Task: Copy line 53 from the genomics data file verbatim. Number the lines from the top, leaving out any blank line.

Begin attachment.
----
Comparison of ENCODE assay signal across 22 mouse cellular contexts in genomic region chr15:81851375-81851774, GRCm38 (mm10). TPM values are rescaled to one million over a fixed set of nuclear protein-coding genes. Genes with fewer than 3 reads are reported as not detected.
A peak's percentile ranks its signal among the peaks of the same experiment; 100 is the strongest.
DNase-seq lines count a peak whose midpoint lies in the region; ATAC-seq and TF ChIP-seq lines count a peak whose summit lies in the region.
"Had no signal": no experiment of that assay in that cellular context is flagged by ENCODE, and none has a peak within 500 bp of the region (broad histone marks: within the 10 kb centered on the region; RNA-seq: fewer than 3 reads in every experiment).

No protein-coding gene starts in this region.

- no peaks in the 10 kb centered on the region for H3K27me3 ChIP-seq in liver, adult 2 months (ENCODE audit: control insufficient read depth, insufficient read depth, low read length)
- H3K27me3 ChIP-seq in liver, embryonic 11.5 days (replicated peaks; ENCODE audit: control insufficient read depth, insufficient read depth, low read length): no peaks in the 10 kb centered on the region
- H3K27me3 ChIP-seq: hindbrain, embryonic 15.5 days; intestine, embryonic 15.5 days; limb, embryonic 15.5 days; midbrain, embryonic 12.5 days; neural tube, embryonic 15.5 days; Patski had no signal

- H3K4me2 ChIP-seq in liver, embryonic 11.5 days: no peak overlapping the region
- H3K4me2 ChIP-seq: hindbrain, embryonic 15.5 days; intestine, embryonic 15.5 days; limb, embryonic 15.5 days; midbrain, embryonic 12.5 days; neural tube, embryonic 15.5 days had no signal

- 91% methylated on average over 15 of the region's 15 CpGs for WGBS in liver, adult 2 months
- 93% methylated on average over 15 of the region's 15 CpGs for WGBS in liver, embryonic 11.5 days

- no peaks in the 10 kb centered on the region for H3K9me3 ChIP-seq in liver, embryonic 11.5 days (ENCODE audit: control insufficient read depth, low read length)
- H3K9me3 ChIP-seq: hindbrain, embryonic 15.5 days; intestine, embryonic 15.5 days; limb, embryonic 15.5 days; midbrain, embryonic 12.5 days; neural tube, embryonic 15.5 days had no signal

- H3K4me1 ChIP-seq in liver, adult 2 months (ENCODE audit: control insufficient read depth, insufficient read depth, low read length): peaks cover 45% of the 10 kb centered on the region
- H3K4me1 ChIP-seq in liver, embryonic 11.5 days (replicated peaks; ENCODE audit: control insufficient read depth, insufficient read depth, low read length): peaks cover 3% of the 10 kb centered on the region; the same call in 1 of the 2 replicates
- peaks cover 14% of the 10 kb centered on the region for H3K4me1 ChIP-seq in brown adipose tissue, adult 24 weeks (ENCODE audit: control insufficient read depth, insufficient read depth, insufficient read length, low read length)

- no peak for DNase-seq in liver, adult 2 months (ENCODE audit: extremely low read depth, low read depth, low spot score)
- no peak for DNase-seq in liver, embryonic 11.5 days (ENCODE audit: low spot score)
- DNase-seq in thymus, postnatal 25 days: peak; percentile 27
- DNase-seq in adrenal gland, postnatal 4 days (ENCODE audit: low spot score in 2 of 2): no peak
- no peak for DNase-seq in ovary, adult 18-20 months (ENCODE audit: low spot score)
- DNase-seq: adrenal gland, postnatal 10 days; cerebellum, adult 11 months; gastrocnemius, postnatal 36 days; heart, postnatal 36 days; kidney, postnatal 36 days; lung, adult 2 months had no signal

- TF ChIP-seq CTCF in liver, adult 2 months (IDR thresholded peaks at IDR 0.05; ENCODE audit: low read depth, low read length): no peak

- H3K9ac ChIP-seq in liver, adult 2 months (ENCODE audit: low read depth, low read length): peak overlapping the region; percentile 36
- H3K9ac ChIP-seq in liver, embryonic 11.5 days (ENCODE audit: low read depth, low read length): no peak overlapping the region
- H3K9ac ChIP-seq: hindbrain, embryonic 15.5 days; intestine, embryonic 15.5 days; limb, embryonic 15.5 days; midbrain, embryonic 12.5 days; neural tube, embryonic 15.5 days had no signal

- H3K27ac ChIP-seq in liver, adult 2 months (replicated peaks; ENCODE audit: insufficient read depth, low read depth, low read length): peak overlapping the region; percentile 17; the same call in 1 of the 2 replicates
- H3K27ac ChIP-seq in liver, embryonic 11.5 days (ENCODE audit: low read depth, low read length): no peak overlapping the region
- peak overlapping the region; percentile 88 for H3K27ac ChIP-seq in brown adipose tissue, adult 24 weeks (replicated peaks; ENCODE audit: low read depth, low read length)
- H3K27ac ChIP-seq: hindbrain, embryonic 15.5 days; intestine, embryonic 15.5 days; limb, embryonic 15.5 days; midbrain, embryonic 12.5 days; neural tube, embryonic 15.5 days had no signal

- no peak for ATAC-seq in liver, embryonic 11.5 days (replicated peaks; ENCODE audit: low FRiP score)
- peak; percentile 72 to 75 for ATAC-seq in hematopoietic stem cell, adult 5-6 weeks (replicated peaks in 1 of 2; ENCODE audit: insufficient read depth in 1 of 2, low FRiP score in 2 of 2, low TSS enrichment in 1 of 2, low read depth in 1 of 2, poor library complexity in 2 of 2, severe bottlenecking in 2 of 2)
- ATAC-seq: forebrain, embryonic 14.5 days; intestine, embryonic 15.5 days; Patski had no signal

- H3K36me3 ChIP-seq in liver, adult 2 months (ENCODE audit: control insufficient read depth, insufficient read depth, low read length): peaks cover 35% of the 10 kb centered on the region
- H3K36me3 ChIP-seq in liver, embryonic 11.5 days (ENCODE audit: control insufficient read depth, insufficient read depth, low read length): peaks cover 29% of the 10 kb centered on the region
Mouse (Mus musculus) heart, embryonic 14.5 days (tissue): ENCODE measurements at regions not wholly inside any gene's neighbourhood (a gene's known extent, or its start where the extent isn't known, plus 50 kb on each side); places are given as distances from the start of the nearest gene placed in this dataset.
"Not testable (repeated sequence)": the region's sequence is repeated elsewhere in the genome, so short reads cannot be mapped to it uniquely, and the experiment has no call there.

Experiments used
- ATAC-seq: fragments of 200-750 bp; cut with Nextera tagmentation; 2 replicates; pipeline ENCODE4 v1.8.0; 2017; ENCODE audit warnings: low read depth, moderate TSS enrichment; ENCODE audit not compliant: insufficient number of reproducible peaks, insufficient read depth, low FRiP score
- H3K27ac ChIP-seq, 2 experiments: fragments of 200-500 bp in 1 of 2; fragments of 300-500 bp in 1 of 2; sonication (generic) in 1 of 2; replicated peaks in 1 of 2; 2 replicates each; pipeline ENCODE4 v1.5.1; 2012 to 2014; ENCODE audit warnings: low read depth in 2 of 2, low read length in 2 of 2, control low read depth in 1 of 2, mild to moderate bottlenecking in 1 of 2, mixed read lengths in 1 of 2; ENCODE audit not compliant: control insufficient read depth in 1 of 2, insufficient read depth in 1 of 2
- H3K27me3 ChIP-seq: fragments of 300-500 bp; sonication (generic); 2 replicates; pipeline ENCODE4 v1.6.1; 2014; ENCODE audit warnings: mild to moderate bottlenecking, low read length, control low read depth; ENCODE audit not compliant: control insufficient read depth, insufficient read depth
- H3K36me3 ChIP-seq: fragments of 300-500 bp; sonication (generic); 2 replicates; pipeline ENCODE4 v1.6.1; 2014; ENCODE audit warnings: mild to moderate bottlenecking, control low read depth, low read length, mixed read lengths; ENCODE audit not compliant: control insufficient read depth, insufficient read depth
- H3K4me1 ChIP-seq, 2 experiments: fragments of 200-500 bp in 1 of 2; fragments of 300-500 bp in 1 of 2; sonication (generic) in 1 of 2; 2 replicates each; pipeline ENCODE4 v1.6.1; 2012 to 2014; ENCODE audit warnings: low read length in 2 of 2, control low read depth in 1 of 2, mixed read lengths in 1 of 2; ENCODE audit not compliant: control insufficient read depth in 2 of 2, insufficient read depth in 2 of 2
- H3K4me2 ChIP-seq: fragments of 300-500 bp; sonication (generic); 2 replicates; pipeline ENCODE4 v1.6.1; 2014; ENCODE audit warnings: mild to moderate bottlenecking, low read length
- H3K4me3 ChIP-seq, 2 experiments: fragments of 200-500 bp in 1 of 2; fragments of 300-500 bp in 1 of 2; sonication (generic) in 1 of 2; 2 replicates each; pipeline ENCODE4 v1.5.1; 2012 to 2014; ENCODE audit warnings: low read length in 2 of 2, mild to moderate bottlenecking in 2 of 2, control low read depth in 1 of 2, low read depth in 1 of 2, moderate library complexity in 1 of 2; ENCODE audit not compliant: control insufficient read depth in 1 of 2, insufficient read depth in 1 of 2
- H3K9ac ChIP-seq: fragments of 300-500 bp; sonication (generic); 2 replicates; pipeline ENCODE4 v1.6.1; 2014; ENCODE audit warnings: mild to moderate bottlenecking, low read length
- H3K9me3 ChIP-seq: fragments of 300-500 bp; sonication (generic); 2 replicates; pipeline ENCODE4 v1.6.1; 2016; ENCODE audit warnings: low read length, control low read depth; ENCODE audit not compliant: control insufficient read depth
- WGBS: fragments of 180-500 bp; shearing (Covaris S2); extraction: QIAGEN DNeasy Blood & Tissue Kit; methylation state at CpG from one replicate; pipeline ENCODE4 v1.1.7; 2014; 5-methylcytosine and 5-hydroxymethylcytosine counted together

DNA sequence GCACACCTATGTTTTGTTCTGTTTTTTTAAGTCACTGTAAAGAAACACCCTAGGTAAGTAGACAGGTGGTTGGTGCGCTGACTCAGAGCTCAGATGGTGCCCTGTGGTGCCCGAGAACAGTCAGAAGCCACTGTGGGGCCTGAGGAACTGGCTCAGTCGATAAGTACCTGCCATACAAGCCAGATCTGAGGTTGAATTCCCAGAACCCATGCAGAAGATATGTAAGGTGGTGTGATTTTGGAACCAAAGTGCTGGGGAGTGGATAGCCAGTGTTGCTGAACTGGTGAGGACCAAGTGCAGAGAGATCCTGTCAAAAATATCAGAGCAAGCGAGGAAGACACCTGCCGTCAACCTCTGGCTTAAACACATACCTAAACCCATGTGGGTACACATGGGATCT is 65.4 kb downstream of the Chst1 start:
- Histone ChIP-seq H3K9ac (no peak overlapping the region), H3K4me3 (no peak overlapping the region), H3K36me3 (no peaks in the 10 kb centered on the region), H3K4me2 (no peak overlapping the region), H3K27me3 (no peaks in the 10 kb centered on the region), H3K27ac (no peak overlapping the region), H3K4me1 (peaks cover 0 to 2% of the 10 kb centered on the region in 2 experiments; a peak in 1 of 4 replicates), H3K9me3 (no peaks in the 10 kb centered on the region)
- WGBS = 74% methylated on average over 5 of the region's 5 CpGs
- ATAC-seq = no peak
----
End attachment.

- ATAC-seq = no peak